Associated Press: US Military Under-Reporting Insider Attacks in Afghanistan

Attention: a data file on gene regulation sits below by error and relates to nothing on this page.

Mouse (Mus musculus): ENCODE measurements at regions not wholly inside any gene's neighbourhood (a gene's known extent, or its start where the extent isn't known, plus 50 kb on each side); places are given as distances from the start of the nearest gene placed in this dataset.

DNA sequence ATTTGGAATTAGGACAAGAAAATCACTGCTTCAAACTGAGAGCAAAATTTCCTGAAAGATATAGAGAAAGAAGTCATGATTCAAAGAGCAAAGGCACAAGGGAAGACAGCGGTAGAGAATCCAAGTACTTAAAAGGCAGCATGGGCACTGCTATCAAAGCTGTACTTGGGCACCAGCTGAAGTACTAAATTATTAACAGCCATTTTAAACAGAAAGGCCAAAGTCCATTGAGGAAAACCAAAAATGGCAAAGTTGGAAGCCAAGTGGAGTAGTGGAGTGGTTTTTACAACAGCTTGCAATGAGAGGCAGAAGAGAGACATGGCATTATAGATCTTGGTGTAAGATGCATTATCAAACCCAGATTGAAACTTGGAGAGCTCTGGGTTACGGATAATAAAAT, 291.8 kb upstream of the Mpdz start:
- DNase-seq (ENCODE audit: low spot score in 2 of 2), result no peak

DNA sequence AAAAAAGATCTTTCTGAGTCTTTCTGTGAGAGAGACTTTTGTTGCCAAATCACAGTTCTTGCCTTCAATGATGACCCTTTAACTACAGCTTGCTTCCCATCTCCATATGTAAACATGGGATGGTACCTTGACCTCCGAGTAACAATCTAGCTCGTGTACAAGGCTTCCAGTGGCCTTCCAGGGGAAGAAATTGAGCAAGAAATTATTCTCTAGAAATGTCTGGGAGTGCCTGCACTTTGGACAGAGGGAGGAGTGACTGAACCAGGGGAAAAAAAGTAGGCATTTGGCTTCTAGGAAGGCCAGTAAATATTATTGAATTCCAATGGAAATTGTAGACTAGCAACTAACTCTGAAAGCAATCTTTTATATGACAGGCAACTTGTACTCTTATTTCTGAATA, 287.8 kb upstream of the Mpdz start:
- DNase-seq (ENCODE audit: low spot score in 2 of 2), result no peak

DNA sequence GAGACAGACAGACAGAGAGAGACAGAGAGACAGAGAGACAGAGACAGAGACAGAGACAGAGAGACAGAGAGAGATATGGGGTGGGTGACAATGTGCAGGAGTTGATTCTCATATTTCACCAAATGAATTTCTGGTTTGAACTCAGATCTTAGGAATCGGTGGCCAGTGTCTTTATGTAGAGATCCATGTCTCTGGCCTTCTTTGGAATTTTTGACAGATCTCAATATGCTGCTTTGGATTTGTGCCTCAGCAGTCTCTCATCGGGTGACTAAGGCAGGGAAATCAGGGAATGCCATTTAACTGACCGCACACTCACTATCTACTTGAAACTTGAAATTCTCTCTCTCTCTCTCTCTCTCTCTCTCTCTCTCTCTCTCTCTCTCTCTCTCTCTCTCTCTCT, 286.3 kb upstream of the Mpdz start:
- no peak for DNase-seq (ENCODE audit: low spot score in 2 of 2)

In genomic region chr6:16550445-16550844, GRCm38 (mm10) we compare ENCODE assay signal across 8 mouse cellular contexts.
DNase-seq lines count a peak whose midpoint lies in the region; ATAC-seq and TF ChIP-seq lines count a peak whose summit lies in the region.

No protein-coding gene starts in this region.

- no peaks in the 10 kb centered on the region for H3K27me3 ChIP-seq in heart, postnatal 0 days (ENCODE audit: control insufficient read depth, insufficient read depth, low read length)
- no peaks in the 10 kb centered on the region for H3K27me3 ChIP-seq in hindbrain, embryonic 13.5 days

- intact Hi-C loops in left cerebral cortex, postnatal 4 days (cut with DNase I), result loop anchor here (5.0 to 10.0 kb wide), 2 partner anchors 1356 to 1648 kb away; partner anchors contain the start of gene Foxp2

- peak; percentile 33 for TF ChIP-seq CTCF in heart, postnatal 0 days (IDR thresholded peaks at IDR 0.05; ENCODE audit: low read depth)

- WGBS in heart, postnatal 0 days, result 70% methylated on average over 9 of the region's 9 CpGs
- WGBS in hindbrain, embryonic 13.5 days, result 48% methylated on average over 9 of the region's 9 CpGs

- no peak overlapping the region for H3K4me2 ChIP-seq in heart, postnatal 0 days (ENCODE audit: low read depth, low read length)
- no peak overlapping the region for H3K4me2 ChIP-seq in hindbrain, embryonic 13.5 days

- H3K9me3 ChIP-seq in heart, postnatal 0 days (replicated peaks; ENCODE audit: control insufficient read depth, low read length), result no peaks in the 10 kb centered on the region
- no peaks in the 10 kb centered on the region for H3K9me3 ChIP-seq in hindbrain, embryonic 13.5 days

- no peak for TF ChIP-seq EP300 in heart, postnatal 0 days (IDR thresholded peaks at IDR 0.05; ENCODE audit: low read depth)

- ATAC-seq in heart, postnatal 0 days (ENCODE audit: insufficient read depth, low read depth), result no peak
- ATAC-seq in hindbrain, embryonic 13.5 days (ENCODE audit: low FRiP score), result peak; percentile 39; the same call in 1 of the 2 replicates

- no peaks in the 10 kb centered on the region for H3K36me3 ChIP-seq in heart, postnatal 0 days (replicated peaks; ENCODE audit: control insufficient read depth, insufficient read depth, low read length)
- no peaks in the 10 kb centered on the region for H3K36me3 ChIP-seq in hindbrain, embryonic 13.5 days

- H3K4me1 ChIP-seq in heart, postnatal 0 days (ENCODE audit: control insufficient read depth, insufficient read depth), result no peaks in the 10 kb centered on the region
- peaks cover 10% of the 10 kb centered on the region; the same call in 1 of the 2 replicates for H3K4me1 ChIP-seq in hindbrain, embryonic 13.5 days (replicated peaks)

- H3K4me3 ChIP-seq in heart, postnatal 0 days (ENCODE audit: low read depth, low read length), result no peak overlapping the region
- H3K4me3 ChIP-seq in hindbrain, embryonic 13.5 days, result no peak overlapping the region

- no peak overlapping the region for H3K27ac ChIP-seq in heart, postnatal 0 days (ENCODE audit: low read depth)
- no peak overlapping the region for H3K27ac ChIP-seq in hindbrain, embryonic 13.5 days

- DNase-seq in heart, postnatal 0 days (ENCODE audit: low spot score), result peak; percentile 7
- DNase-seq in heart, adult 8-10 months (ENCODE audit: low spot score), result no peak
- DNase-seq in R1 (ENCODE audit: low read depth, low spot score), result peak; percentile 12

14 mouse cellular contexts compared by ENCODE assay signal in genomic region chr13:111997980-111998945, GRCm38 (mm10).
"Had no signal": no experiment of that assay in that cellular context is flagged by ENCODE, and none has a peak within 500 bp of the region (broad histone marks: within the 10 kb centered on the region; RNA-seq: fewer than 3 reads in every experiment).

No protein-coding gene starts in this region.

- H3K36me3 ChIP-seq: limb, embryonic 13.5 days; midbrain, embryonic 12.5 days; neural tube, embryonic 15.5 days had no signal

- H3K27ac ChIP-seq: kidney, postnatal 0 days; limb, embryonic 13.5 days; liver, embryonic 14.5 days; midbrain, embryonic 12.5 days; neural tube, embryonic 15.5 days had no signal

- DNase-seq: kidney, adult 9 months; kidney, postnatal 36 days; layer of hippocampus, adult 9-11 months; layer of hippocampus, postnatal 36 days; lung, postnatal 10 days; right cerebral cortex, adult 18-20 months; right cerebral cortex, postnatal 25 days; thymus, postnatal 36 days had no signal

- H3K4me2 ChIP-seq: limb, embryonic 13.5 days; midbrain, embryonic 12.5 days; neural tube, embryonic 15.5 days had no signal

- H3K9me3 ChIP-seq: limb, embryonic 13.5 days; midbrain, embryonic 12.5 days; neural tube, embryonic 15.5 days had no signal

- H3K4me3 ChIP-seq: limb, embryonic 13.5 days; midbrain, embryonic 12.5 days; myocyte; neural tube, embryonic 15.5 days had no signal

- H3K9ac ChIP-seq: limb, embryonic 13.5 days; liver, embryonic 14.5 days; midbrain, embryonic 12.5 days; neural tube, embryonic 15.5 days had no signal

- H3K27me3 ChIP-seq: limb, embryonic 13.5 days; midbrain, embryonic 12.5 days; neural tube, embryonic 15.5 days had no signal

The military is under-reporting the number of times that Afghan soldiers and police open fire on American and other foreign troops. The US-led coalition routinely reports each time an American or other foreign soldier is killed by an Afghan in uniform. But the AP has learned it does not report insider attacks in which the Afghan wounds, or misses, his US or allied target. It also doesn't report the wounding of troops who were attacked alongside those who were killed. Such attacks reveal a level of mistrust and ill will between the US-led coalition and its Afghan counterparts in an increasingly unpopular war. The US and its military partners are working more closely with Afghan troops in preparation for handing off security responsibility to them by the end of 2014. In recent weeks an Afghan soldier opened fire on a group of American soldiers but missed the group entirely. The Americans quickly shot him to death. Not a word about this was reported by the International Security Assistance Force, or ISAF, as the coalition is formally known. It was disclosed to the AP by a US official who was granted anonymity in order to give a fuller picture of the "insider" problem. ISAF also said nothing about last week's attack in which two Afghan policemen in Kandahar province fired on US soldiers, wounding two. Reporters learned of it from Afghan officials and from US officials in Washington. The two Afghan policemen were shot to death by the Americans present. Last Wednesday, an attack that killed a US army special forces soldier, staff sergeant Andrew T Brittonmihalo, 25, of Simi Valley, California, also wounded three other American soldiers.